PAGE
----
The Judgment Bias Task: A flexible method for assessing individual differences in social judgment biases

Affiliated institutions: University of Virginia, Center For Open Science

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Description: Many areas of social psychological research investigate how social information may bias judgment. However, most measures of social judgment biases are [1] low in reliability because they use a single response, [2] not indicative of individual differences in bias because they use between-subjects designs, [3] inflexible because they are designed for a particular domain, and [4] ambiguous about magnitude of bias because there is no objectively correct answer. We developed a measure of social judgment bias, the Judgment Bias Task, in which participants judge profiles varying in quality for a certain outcome based on objective criteria. The presence of ostensibly irrelevant social information provides opportunity to assess the extent to which social biases undermine the use of objective criteria in judgment. The JBT facilitates measurement of social judgment biases by [1] using multiple responses, [2] indicating individual differences by using within-subject designs, [3] being adaptable for assessing a variety of judgments, [4] identifying an objective magnitude of bias, and [5] taking six minutes to complete on average. In nine pre-registered studies (N> 9,000) we use the JBT to reveal two prominent social judgment biases: favoritism towards more physically attractive people and towards members of one’s ingroup. We observe that the JBT can reveal social biases, and that these sometimes occur even when the participant did not intend or believe they showed biased judgment. A flexible, objective, efficient assessment of social judgment biases will accelerate theoretical and empirical progress.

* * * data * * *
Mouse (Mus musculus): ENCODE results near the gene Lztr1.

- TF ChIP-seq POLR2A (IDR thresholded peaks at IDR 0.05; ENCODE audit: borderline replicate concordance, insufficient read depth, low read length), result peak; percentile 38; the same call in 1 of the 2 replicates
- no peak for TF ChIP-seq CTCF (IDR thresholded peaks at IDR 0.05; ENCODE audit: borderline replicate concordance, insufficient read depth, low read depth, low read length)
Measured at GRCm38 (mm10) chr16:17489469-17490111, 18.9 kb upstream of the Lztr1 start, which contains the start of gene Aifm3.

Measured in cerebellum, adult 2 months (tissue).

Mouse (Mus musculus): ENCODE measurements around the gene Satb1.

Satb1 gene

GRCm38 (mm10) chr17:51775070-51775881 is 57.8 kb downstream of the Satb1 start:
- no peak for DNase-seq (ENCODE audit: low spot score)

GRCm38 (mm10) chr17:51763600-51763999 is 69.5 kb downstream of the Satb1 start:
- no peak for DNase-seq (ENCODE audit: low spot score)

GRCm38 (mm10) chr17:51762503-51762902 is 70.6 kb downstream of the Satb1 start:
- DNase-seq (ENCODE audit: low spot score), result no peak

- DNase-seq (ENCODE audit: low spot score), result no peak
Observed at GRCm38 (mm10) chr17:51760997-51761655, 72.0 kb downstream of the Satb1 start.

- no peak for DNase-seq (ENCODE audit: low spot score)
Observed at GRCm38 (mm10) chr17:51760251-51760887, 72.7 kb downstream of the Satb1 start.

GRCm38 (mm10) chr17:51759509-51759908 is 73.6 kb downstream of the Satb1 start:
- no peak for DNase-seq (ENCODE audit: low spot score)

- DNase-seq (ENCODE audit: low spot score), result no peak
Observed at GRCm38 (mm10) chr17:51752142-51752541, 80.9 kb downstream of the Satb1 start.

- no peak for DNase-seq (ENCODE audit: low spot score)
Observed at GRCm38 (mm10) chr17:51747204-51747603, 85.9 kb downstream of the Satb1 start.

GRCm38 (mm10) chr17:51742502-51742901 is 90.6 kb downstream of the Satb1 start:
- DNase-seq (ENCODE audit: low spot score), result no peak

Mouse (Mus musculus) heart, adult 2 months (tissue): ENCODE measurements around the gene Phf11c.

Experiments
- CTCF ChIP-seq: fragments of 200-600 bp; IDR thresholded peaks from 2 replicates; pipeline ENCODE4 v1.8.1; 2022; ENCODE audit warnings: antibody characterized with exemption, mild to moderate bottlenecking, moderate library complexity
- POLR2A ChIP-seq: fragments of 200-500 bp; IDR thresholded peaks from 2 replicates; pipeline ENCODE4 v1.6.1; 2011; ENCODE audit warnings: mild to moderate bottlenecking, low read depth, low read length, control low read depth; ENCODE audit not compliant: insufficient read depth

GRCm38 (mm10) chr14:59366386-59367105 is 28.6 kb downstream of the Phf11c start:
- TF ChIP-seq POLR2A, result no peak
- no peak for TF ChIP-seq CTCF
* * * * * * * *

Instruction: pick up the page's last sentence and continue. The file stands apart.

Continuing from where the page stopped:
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Most measures of social judgment biases are [1] low in reliability because they use a single response, [2] not indicative of individual differences in bias because they use between subjects manipulations, [3] inflexible because they are designed for a particular domain, and [4] ambiguous about magnitude of bias because there is no objectively correct answer. We developed a measure of social judgme...

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